Saturday, June 20, 2020

Vocal for the local Gamchha

If you are a Bengali kid whose childhood resides somewhere in the 70’s and 80’s, you were probably scarred by the memory of a grandparent prancing around the house in a mere gamcha. Since they were no Zeenat Aman, you probably had difficulty sleeping for the next few weeks, haunted by the image of their shrivelled frames and flappy skin. But then this was a generation that had yet to be introduced to the miracles of skin tightening formulas and gave ‘zero fucks’ to the outside gaze.
Image courtesy- Google 

 Perhaps this jaunty confidence stemmed from their cape with superpowers, the limp gamcha. To the uninitiated, gamchha is the country cousin of the fluffy bath towel. This deceptively flimsy piece of cloth resembles a dusting cloth that has seen better days. Usually check patterned, it is as soft as it is absorbent and dries as quickly as a Twitter outrage.

The gamcha was the OG of multitasking. Either flung casually on the shoulder, or tied carelessly around the waist, this versatile piece of cloth flitted from one role to another with little effort. To ward off the pesky fly disturbing the much cherished afternoon nap on the armchair. Gently wipe off beads of sweat while surveying the storeroom for pilferage by the staff. As a hand wiper, table wiper, God, I need another bath wipe, wrap-around bathrobe to scar your grandkids for life….. It was everyone’s favourite silent companion.

Ms G was loved so much, it was embraced across all communities and castes with equal vigour, making it one of the greatest equalizers. On a hot day it would transform itself as a farmer’s turban as he toiled in the sun. On a lonely evening it was the homely housewife’s cheek caresser. The adolescent’s dhoti because why waste a proper garment on a growing child. As an all purpose scarf for the male on the move it was also his fashion statement.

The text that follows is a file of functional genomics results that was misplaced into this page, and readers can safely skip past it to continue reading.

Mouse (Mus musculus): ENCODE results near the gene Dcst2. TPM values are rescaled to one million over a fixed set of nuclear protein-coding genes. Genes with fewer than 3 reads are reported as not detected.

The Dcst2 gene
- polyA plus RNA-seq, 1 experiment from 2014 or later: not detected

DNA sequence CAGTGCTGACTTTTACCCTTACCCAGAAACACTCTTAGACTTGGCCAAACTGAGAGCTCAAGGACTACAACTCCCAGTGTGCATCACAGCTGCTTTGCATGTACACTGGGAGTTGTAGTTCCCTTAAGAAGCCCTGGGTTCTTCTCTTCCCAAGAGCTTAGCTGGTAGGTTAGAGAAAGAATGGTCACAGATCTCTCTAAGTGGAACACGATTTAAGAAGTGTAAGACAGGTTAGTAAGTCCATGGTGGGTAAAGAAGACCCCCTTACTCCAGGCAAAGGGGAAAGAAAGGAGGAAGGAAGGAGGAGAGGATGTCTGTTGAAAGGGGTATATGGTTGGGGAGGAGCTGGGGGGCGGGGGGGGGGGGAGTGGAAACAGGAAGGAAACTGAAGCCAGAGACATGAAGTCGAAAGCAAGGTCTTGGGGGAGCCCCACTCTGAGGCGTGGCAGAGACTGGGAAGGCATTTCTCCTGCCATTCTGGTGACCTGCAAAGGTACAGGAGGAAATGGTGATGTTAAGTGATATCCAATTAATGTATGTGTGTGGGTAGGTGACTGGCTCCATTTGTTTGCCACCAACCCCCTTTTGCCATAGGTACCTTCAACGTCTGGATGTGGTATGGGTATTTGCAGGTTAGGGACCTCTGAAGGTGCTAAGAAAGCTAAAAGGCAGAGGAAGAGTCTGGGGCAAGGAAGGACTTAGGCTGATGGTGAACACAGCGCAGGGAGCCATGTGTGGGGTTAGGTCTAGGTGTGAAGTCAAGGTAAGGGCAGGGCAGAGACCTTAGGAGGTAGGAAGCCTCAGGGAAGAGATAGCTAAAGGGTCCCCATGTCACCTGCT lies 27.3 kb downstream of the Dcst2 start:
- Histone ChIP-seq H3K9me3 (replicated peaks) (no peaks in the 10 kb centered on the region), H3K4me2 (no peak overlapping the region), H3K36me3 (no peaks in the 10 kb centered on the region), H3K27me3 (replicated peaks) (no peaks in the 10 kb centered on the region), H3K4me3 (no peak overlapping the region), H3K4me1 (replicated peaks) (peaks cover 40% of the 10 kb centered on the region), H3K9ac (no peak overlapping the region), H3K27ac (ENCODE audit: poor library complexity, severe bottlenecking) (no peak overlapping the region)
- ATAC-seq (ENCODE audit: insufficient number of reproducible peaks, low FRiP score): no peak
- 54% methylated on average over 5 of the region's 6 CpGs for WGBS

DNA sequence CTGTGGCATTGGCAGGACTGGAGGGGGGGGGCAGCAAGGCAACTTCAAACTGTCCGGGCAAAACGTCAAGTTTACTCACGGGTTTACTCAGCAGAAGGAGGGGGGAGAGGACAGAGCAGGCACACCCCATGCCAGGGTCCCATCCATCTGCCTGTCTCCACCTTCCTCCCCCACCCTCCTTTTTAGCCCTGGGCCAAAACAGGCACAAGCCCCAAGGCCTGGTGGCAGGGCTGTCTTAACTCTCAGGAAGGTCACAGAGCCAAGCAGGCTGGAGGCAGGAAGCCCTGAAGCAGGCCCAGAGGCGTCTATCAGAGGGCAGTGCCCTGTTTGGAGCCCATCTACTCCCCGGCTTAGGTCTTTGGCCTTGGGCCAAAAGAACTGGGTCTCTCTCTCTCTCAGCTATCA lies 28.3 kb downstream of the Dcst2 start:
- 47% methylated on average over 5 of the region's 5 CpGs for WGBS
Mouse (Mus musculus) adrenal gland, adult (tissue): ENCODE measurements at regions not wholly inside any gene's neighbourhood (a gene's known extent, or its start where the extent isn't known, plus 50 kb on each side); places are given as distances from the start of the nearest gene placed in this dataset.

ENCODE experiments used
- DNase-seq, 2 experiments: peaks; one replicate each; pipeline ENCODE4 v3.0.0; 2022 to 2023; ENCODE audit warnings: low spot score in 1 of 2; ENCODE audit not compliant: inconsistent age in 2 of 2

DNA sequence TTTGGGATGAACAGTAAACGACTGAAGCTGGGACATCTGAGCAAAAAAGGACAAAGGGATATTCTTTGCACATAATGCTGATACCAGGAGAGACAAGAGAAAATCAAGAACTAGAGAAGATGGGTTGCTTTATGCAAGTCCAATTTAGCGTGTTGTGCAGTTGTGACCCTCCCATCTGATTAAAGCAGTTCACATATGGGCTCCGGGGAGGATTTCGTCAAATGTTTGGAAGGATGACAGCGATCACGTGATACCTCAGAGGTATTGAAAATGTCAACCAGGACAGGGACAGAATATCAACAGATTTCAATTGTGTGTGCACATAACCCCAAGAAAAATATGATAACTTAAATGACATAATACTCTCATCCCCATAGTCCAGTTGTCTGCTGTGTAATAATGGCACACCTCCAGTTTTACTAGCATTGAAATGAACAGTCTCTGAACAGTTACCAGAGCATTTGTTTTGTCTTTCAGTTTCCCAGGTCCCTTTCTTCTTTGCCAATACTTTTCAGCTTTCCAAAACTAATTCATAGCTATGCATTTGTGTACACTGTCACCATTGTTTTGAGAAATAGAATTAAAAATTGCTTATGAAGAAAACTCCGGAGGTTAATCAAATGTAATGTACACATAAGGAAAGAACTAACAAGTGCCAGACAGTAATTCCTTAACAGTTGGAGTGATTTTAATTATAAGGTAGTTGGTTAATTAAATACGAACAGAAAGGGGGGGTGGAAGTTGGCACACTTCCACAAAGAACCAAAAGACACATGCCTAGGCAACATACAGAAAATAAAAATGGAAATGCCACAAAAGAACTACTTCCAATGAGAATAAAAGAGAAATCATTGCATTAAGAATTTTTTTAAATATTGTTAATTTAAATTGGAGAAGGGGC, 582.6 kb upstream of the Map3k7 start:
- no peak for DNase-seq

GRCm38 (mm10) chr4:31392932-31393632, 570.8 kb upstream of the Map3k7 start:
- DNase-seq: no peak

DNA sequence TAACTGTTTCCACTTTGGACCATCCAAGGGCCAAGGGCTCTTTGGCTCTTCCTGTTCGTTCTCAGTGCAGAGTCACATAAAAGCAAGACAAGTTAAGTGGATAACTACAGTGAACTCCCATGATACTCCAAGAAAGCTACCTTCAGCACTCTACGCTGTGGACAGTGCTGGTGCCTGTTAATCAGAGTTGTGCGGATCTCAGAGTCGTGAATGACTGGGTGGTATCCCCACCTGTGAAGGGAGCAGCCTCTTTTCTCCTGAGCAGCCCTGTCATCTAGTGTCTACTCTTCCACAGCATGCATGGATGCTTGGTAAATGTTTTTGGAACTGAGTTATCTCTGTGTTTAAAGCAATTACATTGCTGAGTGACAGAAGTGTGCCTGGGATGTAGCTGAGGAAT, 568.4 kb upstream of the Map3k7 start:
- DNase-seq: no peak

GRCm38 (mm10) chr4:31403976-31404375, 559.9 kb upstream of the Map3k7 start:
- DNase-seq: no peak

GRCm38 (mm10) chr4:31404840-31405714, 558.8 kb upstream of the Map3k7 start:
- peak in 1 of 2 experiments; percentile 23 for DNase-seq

It wasn’t until my 30’s that I let myself be introduced to the wonders of the ubiquitous gamcha. And when I did, it was love at first wipe. As I gently rubbed myself dry with the gamcha, I could hear my forefathers and foremothers sigh with contentment. Its texture reminded me of my favourite pyjamas with half a dozen holes that I had held on for years despite its sorry state. It felt as soft, airy and comforting - just like an ideal relationship that exists only in our dreams.

I shed silent tears for all those years I had wasted on alpha towels. I chastised myself for being led astray by bulky towels wrapped around glamorous divas beckoning sultrily on billboards. My heart was simmering with rage thinking of the unfair treatment given to gamchas, ignored, taken for granted, dismissed as too unsophisticated. Even in movies, Ms G was relegated to cranky old men who wouldn’t stop talking about their daily ablutions! 

No my dear gamchha, not anymore! I will not let you be subjected to anymore humiliation. I held it close to my cheeks, whispering sweet nothings and pledging my undying love to it.

My love was far from ordinary, so I would often set sail in quest for even softer yarns. I embraced it in all its forms. Because I often mistake myself as fashion forward and couldn’t possibly fling it on my shoulder, I now have a gamchha dress that I picked off a pavement stall in Colaba. I often notice my husband eyeing its wispy soft beauty with lust and snarl at him. She’s mine and mine alone and no man can have it.

Marie Kondo guilted me into parting ways with a lot of my dresses, jeans and tops, but her sorcery failed on my sizeable stack of gamchas. These are not mere cotton towels. A gamcha is an essential part of religious ceremonies in West Bengal, Assam and Orissa. It is given to family elders as a mark of respect.

Each region has given its own twist to this bath towel, be it weaves, distinctive colours or patterns. The gamcha is a unique symbol of our nation’s diverse tapestry. At a time when the cries for ‘vocal for local’ are becoming shriller and more passionate, the gamcha is waiting to be tied around your waist while you throw yet another made in China appliance from your balcony.

Women leave behind their Banarasis, Kanjeevarams for their daughters. My collection of gamchas will be my daughter’s family heirloom. She’s still naive and prefers towels. But I know she will succumb soon to its charms, just like her Mom.


  1. Brings back a lot of similar memories of this local spun wonder. Hope it will find more acceptance in times to come when your heirs will promote it in times to come:)

    1. Given how quickly it dries and how beautifully soft the texture is, I'm surprised!

  2. Your daughter is so lucky to inherit this treasure. ^_^

  3. Even Kerala had this multipurpose piece of cloth used by almost all men in my childhood.

    1. I have quite a few that I have picked up from Kerala

  4. very good. just one suggestion, it's spelling should be Gamchha.

  5. That's a nice one on the humble gamcha.

  6. Good work and I love Zeenat Aman movies


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